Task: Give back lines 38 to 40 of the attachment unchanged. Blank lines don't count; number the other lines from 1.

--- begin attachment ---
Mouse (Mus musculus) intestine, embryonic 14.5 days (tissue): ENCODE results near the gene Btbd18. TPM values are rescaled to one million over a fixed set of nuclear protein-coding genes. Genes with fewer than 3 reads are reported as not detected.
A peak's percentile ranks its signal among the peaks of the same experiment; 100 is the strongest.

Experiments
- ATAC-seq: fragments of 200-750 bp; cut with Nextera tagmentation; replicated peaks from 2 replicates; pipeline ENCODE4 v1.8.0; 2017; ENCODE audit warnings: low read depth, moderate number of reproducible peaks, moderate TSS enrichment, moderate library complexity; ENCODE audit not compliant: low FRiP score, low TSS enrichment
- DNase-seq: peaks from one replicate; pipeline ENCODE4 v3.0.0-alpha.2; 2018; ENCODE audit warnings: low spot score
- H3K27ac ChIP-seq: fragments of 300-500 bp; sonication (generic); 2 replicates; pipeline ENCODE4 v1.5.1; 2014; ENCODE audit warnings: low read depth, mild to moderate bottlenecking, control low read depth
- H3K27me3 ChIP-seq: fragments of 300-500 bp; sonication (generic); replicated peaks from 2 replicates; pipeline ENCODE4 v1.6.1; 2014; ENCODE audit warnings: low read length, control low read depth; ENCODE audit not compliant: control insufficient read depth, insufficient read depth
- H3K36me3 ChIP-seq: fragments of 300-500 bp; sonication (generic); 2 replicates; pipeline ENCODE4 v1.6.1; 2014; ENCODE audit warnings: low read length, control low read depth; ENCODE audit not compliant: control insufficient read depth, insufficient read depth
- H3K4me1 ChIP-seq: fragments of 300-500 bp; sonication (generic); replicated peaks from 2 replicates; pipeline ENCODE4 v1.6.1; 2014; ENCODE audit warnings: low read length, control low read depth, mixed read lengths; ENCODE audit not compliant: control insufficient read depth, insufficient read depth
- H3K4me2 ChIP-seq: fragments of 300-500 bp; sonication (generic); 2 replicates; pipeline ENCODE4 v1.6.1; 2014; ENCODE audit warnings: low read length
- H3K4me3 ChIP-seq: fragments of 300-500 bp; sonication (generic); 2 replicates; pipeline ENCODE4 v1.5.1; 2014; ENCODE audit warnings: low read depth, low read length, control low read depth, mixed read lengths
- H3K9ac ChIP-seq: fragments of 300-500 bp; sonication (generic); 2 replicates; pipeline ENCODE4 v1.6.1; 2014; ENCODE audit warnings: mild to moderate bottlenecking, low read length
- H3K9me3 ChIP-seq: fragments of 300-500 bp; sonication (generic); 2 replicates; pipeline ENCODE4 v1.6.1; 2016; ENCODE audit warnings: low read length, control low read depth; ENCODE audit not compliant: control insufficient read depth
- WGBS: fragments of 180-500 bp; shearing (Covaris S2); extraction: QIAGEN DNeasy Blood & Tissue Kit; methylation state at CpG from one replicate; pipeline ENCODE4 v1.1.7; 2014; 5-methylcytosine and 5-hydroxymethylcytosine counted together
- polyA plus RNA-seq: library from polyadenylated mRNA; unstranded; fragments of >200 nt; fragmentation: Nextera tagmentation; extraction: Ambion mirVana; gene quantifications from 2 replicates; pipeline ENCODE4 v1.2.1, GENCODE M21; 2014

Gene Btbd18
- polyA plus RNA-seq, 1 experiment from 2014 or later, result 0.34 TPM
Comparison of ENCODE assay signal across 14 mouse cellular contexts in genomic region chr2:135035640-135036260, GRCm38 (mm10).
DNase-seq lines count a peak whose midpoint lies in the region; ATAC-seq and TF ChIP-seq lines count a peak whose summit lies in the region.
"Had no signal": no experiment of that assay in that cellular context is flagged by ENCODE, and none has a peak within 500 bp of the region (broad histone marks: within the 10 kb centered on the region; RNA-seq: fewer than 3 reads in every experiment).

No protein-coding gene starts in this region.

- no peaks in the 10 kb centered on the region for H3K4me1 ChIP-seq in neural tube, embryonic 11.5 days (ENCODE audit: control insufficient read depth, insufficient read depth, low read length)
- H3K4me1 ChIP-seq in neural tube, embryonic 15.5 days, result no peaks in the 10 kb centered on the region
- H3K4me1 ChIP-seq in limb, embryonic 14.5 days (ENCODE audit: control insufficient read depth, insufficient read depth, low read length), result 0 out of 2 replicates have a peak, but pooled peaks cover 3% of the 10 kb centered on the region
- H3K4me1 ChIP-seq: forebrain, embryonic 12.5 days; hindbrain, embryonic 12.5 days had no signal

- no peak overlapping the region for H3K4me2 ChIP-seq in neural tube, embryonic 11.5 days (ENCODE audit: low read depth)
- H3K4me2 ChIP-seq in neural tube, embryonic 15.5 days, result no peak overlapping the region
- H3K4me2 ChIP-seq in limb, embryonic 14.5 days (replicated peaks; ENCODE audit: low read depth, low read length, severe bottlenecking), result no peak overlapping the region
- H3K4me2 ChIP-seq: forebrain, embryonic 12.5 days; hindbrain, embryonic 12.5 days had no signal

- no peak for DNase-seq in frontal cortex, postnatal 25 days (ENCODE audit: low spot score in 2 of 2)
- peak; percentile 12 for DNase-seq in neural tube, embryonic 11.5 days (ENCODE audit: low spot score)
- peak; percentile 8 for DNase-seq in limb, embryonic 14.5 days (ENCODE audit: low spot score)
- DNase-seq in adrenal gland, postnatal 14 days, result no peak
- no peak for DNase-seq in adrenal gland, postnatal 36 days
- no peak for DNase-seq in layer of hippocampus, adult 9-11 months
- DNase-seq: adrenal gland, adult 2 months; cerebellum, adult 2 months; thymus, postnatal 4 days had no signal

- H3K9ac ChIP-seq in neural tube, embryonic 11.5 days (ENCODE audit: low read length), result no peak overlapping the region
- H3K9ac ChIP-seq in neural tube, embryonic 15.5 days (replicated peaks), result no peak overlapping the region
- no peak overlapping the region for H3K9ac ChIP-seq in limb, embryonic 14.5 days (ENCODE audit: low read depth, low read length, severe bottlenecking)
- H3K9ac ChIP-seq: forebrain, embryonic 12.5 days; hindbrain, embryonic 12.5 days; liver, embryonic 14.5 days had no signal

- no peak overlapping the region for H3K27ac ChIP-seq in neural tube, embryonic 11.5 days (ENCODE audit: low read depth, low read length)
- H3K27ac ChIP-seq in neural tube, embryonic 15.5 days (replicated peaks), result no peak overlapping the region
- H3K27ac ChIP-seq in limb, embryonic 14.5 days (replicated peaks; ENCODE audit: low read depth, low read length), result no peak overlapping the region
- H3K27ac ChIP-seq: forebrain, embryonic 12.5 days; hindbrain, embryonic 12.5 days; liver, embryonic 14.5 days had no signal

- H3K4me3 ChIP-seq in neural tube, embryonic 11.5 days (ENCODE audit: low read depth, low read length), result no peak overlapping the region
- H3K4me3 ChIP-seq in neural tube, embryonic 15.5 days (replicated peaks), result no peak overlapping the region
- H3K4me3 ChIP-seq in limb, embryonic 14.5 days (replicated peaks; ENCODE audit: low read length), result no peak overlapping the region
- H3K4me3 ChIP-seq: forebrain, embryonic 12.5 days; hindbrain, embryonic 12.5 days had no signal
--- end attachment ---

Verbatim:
- H3K9ac ChIP-seq in neural tube, embryonic 15.5 days (replicated peaks), result no peak overlapping the region
- no peak overlapping the region for H3K9ac ChIP-seq in limb, embryonic 14.5 days (ENCODE audit: low read depth, low read length, severe bottlenecking)
- H3K9ac ChIP-seq: forebrain, embryonic 12.5 days; hindbrain, embryonic 12.5 days; liver, embryonic 14.5 days had no signal